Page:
German Goodbyes and Birthdays – We’ve determined that birthdays happen 5-7 days earlier in Denmark.  Our German roommate, Philip, has a birthday that falls on December 20th.  Since Philip will already be back in Germany on the 20th we found that is was incredibly convenient that his Danish birthday fell on December 13th.  To celebrate our floor decided to cook a nice holiday meal.  Giulia cooked homemade lasagna, Helena cooked Swedish sausages, T cooked Canadian Maple Syrup Pie, Sarah made some Mashed Potatoes, and Will and I tackled stuffing a couple of chickens.  I’ve never stuffed anything before so it was pretty funny.  We whipped up a great meal to celebrate Christmas, Philip’s Danish Birthday, and our last night with everyone in Copenhagen.  Since our kitchen isn’t big enough for everyone to eat we had to think creatively.  We planned on eating in Giulia’s room because she has a very large bedroom.  We wanted to bring the kitchen table down to her room, but were unable to fit the table down the hallway due to the mental ward width of the long hallways in our building.  Instead we moved my gigantic desk into Giulia’s room and made it look like a fancy restaurant. . . um where you eat on two desks pushed together!  It did look very lovely.  There were candles lit, we turned Giulias bed into a sofa for the “lounge” area, and there were streamers and ornaments hanging.  

The meal was great, everything tasted amazing. . . even my chickens came out well.  I attribute the success of the chickens to the Old Bay.  (Thanks Julie and Melanie!)  After dinner we had a few friends from upstairs down for drinks and dessert in the “lounge and restaurant” of Giulia’s room.  Quickly singing and dancing to Christmas songs took off and before we knew it it was 2:30 am.  A few of us went out for a “nightcap” (although I don’t think you can call it that at 2:30 in the morning) near Kongens Nytorv.  And before I knew it, our German roommate had gone back to Germany.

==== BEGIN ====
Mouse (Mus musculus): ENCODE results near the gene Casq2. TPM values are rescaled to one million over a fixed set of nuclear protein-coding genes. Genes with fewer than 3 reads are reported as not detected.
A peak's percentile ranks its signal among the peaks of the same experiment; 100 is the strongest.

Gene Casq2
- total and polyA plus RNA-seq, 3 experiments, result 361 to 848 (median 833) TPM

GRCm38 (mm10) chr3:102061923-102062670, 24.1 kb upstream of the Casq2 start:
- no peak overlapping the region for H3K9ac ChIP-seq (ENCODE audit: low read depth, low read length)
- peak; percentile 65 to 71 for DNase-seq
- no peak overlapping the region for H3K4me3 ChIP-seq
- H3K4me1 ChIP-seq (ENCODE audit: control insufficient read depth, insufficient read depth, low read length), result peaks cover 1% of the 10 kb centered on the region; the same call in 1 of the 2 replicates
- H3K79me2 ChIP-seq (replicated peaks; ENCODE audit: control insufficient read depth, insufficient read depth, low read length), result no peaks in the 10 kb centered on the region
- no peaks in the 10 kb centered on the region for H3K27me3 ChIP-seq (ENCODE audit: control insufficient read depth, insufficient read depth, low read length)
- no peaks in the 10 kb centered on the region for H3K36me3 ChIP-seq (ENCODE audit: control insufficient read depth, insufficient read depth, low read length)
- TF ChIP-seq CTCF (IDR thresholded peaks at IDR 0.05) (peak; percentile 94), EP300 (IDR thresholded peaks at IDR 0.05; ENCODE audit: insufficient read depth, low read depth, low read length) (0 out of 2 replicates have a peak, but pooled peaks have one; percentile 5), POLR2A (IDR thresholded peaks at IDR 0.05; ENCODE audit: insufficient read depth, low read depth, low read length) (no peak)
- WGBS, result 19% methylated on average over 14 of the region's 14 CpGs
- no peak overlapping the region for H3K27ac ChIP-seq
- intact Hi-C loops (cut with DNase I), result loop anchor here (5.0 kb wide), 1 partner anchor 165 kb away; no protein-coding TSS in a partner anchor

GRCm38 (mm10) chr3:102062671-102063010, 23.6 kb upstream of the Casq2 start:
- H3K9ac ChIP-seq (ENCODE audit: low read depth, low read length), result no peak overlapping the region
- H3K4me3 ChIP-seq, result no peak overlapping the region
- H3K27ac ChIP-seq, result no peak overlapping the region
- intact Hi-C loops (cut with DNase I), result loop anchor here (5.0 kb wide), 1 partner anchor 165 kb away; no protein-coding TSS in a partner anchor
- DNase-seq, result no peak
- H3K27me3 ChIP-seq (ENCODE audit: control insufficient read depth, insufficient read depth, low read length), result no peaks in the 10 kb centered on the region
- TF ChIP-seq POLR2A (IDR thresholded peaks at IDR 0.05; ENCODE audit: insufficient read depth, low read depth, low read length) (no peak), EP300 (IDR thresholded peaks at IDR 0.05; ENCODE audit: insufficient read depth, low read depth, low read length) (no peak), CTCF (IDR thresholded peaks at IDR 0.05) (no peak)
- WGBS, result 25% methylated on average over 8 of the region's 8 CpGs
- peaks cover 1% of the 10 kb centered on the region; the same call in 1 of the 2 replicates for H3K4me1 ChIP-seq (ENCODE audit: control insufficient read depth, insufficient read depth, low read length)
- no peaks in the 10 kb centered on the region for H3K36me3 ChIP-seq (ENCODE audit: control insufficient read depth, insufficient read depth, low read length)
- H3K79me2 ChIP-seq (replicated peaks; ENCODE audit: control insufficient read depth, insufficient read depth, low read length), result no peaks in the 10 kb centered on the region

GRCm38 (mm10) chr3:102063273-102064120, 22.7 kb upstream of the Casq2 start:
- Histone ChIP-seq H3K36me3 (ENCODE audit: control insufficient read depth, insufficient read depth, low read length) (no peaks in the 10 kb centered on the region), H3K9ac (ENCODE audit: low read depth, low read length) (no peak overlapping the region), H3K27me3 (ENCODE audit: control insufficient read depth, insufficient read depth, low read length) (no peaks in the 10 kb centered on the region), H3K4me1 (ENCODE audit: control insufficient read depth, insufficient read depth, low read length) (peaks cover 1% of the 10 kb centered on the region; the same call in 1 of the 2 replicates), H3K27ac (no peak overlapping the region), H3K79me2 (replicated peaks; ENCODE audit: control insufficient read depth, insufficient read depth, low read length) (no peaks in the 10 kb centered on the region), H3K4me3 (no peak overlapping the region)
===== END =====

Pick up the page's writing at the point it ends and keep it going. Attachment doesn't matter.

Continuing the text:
Canadians Deserve Two Send-Offs – I’ve become quick close with a few of our northern neighbors.  My friend Andrew and my other American friend, Aaron were getting ready for their last night in Copenhagen.  Since Aaron had a final on the morning of his last day in Denmark, he was a bit more hesitant to go out and celebrate.  However, Andrew took quickly to celebrating!  He celebrated with a Gin & Tonic while cleaning and packing.  He continued to celebrate with me in our kitchen over some Polish Vodka.  Then the celebrations moved to my favorite pub, Charlie’s Bar.  When we first arrived it was quite crowded and we could only score a little window ledge to sit and enjoy our beers.  After about 20 minutes, a few people left and we got to move from coach to first class and sit at the bar!  We sat and reflected on the semester and talked about future plans.  As with everyone getting ready to leave, there is always a conversation of our next reunion, where and when.  This held true with my Canadian friend.  Apparently I’m supposed to go to Seattle and then British Columbia next October.  Sounds great. . . hope I have a job by then.  Anyway, we sat and talked for a while and then decided to head home around midnight.  Upon returning to our building we ran into  a group of our French, Italian, and Dutch housemate that were heading out to celebrate.  (The Frenchies were leaving the next day too.)  We were convinced to turn around and head to Trykbar.  At Trykbar the proper sendoff encompassed fooseball and card games.  Eventually we all got tired and decided to head home for real this time.  I said my goodbyes to my new Canadian friends and promised not to make fun of them so much anymore.  I may have even promised to defend the Canadians whenever Americans spoke poorly of them. . . although I think that was the beer talking.  

Dutch Goodbyes are the HARDEST – My roommate Will left today.  Last night is a whole other story. . . so this will have to be continued at a later time. . . I have to attend a Swedish goodbye tonight.

I Never Have To Learn Anything New Again. . .